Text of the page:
This little retrospective comes courtesy of my experience at LinuxFest Northwest this last weekend in Bellingham, Washington.

Specifically I think it was some of the talks, painting things in broad strokes, that did it. I attended Jon “maddog” Hall’s beard-growing Fifty Years of Unix, and later sat in on the Q&A, which was a bit less technical than expected. So I didn’t ask about the “2038 problem.” But that’s okay.

I felt a little guilty, on one hand, doing these general interest sessions instead of something on a much more specific topic, like ZFS, which would have arguably had a more direct benefit. On the other hand, doing those general interest talks helps me stay grounded, I suppose, helps me keep perspective.

I did attend some more specialized talks, naturally. LFNW was a packed conference, often times there were a number of discussions I would have liked to attend happening at the same time. I’m hoping recordings will become available, or at least slides or other notes will appear. Some of the other talks I attended included, in no particular order:

  • Audio Production on Linux
    Like many other End Pointers, I dabble in a little bit of music. Unlike those other End Pointers, I’ve got no talent for it. Still, I try, and so I listened in on this one to find out a little more about how Jack works. I also caught wind of PipeWire, a project that’s aiming to supplant both PulseAudio and Jack....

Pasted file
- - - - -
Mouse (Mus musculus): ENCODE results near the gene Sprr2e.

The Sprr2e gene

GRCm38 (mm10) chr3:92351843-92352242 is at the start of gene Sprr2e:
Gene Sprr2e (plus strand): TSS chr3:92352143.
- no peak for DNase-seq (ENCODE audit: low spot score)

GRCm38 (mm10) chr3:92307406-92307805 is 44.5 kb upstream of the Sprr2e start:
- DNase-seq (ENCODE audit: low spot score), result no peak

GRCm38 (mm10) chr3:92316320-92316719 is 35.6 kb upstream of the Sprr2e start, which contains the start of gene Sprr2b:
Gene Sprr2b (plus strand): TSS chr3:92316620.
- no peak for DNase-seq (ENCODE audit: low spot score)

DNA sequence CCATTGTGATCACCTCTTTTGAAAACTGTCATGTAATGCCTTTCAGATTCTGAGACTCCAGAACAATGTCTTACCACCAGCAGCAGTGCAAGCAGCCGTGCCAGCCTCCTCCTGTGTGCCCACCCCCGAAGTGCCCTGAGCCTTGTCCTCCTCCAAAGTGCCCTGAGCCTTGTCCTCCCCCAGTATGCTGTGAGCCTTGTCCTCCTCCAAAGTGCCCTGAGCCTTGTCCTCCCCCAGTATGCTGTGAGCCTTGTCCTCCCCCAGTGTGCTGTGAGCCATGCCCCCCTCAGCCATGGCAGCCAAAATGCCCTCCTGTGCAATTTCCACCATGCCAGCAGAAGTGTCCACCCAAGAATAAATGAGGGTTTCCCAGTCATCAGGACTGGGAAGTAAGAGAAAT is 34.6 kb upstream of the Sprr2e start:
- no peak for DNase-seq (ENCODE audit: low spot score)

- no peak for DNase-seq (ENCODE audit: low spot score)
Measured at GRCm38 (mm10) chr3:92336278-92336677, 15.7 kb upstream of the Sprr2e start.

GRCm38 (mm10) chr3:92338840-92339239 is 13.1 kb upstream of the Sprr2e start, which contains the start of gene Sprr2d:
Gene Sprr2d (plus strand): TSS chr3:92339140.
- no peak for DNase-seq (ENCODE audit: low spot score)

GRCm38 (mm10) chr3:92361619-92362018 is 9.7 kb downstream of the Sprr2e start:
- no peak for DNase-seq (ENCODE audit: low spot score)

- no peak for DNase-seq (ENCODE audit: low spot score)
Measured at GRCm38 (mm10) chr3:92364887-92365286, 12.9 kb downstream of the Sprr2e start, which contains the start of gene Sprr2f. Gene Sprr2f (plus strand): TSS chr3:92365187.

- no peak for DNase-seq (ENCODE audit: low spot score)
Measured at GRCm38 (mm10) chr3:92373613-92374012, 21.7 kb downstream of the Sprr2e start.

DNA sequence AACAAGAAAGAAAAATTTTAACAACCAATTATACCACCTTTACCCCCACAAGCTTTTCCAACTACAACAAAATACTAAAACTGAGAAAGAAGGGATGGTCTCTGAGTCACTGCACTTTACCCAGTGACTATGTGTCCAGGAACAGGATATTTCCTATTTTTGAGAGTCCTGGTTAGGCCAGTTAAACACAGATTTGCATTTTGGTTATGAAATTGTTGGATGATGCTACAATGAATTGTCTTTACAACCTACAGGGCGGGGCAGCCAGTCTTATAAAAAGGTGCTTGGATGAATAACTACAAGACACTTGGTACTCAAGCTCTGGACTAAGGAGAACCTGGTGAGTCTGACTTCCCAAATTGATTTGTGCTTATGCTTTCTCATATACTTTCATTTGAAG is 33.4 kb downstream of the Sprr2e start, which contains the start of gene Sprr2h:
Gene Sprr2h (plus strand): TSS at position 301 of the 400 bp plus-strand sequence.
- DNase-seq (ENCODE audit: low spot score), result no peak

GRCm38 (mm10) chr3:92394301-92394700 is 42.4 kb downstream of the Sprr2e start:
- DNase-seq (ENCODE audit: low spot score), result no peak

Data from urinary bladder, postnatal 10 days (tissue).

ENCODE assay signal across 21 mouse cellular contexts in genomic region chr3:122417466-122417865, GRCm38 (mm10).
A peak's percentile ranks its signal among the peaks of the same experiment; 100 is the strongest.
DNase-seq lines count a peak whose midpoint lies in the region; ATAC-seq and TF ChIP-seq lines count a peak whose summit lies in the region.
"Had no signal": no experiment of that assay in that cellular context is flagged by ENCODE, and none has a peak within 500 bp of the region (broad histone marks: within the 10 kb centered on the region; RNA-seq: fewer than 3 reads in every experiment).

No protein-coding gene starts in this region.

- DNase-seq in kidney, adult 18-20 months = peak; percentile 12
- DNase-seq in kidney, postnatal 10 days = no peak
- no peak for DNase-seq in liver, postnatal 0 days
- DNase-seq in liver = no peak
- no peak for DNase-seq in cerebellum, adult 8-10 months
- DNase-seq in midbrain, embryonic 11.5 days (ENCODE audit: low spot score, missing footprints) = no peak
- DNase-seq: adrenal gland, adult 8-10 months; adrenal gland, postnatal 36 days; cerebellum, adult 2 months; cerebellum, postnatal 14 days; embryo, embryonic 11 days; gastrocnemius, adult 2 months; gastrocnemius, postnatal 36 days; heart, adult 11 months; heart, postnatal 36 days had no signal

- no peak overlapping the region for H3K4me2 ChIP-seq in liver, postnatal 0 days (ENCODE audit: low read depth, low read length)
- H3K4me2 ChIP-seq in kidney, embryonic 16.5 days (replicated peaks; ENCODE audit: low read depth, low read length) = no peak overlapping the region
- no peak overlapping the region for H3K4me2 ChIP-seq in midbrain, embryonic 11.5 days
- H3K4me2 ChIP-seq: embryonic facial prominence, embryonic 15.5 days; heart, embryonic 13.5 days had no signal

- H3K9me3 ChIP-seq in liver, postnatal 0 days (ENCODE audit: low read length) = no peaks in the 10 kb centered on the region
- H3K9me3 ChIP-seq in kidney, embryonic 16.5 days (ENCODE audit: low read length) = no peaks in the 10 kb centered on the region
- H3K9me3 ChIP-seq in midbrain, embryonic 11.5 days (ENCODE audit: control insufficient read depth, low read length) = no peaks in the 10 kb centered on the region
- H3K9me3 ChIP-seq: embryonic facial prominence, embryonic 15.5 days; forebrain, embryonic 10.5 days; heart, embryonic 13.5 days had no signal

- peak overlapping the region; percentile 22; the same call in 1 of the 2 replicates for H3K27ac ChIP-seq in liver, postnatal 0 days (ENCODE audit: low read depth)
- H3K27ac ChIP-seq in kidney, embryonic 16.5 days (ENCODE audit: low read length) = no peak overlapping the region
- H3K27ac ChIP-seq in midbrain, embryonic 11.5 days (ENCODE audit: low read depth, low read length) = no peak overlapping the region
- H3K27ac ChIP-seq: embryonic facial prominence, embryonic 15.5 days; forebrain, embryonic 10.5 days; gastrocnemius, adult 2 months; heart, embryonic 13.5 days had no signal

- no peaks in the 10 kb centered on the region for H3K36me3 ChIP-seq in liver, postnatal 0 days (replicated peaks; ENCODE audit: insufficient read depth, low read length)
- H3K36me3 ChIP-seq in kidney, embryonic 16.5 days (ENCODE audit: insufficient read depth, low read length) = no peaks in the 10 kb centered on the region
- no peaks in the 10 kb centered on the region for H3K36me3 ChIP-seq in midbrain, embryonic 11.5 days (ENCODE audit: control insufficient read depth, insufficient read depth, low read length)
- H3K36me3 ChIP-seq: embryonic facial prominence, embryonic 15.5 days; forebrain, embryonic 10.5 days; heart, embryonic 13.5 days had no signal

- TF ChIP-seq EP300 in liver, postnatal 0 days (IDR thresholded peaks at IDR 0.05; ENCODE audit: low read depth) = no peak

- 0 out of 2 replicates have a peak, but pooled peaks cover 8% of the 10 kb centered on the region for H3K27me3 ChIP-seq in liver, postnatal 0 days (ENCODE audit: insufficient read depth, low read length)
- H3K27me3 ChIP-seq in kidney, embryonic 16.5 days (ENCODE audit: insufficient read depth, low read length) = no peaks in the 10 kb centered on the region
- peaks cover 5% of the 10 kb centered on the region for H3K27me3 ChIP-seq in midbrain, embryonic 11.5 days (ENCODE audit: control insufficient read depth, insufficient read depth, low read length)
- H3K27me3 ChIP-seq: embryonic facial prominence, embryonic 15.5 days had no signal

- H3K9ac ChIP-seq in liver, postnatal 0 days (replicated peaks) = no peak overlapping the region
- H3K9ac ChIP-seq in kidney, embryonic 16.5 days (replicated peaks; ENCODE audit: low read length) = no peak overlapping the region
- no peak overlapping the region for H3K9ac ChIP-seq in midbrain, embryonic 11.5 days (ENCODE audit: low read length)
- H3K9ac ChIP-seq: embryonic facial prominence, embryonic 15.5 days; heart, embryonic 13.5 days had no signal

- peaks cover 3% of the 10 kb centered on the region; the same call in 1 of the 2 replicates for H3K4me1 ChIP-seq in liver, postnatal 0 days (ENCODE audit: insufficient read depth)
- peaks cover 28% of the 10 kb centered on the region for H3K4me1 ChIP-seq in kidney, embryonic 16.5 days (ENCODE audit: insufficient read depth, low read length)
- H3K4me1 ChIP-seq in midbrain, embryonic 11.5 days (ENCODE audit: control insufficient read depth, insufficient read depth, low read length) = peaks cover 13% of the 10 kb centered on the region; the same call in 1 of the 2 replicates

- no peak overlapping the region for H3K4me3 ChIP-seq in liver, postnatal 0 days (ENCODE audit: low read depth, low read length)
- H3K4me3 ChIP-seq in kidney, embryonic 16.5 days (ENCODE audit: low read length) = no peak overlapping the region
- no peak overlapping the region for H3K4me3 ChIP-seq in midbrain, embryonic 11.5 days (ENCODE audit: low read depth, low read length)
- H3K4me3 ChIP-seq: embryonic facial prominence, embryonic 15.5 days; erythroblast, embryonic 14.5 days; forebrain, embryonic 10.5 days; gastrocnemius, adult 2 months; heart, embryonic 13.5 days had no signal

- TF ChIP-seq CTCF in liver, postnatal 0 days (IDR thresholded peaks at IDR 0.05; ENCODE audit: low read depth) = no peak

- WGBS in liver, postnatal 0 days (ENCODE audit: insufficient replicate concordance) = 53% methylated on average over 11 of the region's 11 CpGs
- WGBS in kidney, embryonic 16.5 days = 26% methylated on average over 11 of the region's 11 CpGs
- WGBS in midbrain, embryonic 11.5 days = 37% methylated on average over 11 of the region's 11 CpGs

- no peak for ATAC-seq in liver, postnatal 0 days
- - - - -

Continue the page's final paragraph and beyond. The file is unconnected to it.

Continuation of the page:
conference linux open-source postgres

Introduction to Snapshot Testing Vue Components

By Patrick Lewis
May 2, 2019

Camera and instant photos Photo by freestocks, used under CC0 1.0

Snapshot Testing is one of the features of the Jest testing framework that most interested me when I began researching methods for testing Vue.js applications. Most of my testing experience has involved writing many verbose RSpec unit tests for Rails applications, and the promise of being able to use snapshot tests to cover more of a Vue component’s output while writing less code appealed to me. Snapshot testing does have its critics, so I have been interested to start exploring snapshot tests myself to see if they can be a valuable addition to my testing toolkit, or if they are not worth the effort.

Snapshot testing gets its name from the mechanism used to determine whether tests pass or fail by comparing them to a previously-approved reference point, or “snapshot”. With Jest snapshot testing of Vue components, the snapshot takes the form of a text file with a ‘.snap’ extension stored within a __snapshots__ subdirectory alongside the test files:

Directory structure

I decided to generate a new project using Vue CLI to do my first experiments with snapshot testing in a sample project. The project generated by Vue CLI includes one ‘HelloWorld’ component with a Jest unit test file included, so it made a good starting point for converting over to snapshot testing.

The generated test file was: